Since becoming a candidate in Somerset Ward I have had the opportunity to meet many people and groups who have asked questions on why I am running for municipal government, where I stand on the issues that are important to them and how I would handle certain situations. I am happy to share their questions and my answers with you in this blog.
Q: There’s been a lot of confusion around the development of the outdoor space at McNabb Community Centre, specifically the de facto dog park that was in the news this summer. I’ve spoken with other dog owners who use the park and everyone seems to have heard a different story from various city representatives about how it will be considered in the development of the area, from creating a properly designated dog park to disallowing dogs altogether.
As a neighbour of the community centre, the continued existence of useable outdoor space for dogs is a concern for me, and so I’m writing to ask if you have a position on this.
A: I believe it is important to have properly designed outdoor space for dogs in the different sections of the Ward. I would support a dog park at McNabb if that is the decision taken by the community centre and area residents.
Q: As I consider my options for who our next Councillor will be, there are three questions that I would like to pose to you (and thus save you a visit to my doorstep!), namely, what is your position on:
- LRT Expansion:
- Light Rail Transit (LRT) is a positive change in the way we will transit around our City and how it will enhance the City’s landscape especially in Somerset Ward. The LRT will replace city buses allowing us to redesign some of our Centretown streets; add additional bike lanes, widen our sidewalks, plant more trees, include more patios, more food trucks and overall make walking around the core safer, more fun and enjoyable for everyone. One and very crucial piece missing from Phase II of Ottawa’s LRT plan is a North/South link to our City’s international airport.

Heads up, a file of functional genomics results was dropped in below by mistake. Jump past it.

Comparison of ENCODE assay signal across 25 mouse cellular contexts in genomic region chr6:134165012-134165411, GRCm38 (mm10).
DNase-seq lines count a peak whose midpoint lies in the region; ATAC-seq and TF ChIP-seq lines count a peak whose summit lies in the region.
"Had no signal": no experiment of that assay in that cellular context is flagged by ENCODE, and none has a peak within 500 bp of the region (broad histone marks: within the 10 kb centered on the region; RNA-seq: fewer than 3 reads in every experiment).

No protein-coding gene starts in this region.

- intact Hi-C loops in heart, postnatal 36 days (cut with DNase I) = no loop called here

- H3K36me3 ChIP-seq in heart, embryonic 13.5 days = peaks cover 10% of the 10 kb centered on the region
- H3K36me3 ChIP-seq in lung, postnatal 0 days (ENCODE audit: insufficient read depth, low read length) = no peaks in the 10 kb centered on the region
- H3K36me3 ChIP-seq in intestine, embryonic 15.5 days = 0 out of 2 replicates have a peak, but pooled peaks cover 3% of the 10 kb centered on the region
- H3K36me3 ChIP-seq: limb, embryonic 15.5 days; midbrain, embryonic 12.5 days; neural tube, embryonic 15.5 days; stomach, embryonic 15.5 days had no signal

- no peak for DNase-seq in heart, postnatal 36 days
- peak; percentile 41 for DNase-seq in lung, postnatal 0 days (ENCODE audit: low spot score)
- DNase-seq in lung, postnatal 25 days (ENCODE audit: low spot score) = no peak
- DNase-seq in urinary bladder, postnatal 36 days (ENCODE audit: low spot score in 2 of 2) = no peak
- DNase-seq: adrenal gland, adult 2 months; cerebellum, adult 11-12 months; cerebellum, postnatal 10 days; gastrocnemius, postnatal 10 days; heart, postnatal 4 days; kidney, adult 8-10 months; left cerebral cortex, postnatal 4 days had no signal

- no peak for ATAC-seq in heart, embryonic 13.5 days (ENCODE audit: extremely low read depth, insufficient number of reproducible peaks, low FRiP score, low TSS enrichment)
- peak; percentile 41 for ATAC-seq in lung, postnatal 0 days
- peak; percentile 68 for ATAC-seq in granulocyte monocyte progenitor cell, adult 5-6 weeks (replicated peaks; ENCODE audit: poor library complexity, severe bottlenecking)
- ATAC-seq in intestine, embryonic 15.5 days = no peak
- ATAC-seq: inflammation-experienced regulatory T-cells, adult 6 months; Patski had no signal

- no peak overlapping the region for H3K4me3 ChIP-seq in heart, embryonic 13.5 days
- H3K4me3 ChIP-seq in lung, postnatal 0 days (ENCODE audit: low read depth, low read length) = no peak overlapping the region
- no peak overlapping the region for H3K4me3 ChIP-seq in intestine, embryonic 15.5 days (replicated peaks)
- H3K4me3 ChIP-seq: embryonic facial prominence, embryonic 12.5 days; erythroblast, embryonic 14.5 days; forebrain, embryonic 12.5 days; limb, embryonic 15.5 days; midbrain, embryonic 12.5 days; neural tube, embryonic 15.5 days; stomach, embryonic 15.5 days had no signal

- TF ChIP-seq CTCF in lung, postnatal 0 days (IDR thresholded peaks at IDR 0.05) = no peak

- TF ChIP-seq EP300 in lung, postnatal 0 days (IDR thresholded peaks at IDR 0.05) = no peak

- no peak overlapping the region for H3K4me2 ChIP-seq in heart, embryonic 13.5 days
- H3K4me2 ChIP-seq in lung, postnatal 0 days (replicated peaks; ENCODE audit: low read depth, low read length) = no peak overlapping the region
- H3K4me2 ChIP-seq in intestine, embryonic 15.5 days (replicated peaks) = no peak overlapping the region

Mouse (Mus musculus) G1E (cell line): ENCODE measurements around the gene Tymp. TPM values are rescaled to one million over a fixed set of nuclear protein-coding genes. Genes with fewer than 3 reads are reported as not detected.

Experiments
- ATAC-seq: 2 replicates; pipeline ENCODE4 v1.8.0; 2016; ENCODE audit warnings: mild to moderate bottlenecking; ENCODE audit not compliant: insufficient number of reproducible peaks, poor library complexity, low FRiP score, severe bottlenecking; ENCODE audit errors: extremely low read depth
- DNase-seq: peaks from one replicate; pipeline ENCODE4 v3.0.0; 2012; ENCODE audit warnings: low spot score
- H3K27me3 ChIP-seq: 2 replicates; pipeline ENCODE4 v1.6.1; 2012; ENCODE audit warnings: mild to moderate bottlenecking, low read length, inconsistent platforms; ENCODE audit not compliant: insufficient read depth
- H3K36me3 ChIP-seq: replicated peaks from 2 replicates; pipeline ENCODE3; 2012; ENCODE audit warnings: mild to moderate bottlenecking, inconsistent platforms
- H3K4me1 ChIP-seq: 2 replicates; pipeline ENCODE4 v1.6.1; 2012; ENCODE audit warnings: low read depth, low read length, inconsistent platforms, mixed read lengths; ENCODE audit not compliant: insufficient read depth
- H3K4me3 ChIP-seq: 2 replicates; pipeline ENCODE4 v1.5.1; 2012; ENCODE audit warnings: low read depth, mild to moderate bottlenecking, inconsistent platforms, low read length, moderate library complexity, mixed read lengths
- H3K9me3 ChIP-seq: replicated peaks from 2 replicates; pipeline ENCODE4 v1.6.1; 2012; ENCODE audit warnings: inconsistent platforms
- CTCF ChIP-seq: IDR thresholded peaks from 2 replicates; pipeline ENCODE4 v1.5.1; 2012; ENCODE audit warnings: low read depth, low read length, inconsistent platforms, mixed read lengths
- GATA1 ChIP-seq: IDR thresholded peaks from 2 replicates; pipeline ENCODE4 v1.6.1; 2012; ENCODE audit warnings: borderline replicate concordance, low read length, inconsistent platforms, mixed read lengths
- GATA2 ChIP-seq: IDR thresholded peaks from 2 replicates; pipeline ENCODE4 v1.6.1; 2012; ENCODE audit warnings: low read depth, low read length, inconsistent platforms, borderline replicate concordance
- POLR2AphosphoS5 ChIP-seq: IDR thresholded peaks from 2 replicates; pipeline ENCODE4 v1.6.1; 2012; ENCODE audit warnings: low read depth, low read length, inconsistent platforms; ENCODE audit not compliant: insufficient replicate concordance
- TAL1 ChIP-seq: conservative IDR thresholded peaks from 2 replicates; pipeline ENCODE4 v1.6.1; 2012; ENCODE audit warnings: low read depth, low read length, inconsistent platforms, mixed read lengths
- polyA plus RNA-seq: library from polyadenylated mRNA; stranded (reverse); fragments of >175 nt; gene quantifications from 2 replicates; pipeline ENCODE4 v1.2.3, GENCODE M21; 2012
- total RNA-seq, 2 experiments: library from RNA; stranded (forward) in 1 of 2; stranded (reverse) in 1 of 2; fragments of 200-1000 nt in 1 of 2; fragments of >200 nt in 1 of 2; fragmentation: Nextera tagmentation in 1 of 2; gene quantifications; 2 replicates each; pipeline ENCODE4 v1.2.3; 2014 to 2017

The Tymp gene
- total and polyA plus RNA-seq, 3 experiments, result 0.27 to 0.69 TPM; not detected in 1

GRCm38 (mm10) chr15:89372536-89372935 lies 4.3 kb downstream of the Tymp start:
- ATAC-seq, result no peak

- As city councillor I will work with council and city staff to ensure our city offers residents and visitors to Ottawa a quick, economical and environmentally friendly transportation option between the Ottawa Airport, the City’s downtown and perhaps even over to Gatineau with the use of existing tracks over the Prince of Wales Bridge.
- I am a big fan of patios and think it is great for our local businesses and adds amazing life into our community (see also LRT expansion response). However, not at the expense of our pedestrians. Most patios are fine as they are, I’ve met up with friends on patios often in the past and will continue to do so. But there were a few, especially on Elgin, that did not leave much room on our sidewalks with bus stops, hydro poles and signage also narrowing the space. So yes to most patios as long as it makes sense and keeps people safe.
- When streets are being redeveloped, I support the burying of hydro lines and the removal of the hydro poles in order to alleviate sidewalks crowding.
- I find the concept behind Uber quite interesting and I don’t see an issue with looking into and even adopting new and innovative ways of doing things in Ottawa.
- If elected, it is something I will certainly look into. Always happy to keep an open mind on new ways of doing things. Otherwise, we will end up becoming the boring City everyone not living here thinks we are.